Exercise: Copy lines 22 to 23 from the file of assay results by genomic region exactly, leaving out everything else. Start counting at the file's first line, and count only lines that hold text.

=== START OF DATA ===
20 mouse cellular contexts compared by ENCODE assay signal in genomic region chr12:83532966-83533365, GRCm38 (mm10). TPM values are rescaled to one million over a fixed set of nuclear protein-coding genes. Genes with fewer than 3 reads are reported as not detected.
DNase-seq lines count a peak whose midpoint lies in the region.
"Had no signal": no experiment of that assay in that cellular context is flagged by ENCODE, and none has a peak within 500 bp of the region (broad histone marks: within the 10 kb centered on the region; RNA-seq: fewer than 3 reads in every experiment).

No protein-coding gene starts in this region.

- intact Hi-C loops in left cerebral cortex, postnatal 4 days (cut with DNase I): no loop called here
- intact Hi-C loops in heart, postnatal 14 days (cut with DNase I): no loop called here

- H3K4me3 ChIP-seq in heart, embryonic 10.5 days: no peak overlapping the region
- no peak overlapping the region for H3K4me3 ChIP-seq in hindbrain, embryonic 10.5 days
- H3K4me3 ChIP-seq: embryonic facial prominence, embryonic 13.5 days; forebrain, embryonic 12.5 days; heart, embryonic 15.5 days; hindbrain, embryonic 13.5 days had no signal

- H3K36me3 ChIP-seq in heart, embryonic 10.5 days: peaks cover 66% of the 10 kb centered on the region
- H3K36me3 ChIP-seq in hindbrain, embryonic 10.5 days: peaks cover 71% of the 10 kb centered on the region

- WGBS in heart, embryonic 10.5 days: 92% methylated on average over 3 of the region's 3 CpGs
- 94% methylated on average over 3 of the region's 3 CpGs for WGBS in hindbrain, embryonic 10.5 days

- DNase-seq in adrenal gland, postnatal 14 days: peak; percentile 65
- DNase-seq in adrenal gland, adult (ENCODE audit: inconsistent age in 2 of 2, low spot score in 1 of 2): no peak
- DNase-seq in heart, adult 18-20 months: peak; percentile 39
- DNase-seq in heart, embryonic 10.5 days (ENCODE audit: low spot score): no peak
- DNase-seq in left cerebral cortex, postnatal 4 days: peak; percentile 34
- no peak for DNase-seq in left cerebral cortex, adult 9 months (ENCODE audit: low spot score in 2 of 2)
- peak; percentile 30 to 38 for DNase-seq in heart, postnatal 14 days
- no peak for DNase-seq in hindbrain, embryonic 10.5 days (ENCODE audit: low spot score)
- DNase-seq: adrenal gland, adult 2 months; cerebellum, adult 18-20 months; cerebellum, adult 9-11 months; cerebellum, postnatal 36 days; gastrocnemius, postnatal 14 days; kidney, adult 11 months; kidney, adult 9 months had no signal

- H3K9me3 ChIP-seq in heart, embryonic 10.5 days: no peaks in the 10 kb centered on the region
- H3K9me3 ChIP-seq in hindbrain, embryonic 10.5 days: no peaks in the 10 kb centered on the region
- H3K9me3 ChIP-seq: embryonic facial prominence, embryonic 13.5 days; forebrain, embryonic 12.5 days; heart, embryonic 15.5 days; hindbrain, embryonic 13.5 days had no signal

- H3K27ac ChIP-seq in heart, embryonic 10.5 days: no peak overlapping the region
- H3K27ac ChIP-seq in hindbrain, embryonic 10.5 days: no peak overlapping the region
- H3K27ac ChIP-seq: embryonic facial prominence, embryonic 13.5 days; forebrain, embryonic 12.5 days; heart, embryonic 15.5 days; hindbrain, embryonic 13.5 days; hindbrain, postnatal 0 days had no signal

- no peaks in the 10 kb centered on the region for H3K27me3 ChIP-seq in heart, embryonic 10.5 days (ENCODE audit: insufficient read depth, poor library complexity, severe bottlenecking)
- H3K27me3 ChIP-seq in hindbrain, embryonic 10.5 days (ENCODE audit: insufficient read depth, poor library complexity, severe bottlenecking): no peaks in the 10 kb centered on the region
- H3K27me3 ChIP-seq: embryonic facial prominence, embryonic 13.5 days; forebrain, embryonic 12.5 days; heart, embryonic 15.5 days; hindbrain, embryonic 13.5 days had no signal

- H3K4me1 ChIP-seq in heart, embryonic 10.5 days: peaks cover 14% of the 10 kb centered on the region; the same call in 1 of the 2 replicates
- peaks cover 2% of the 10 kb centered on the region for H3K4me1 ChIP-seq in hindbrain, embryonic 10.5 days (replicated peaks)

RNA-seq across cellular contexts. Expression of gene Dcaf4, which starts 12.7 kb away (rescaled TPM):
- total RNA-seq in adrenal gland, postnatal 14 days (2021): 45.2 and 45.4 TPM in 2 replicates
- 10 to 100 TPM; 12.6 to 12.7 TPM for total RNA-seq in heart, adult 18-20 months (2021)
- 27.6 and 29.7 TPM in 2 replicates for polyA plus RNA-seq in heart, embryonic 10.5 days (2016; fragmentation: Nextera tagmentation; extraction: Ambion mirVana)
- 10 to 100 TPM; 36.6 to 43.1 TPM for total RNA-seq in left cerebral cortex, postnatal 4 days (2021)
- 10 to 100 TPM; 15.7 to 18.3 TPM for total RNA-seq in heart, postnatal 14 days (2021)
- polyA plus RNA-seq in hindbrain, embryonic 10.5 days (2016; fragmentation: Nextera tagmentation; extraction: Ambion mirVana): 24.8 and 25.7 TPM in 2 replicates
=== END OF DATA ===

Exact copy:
- DNase-seq: adrenal gland, adult 2 months; cerebellum, adult 18-20 months; cerebellum, adult 9-11 months; cerebellum, postnatal 36 days; gastrocnemius, postnatal 14 days; kidney, adult 11 months; kidney, adult 9 months had no signal

- H3K9me3 ChIP-seq in heart, embryonic 10.5 days: no peaks in the 10 kb centered on the region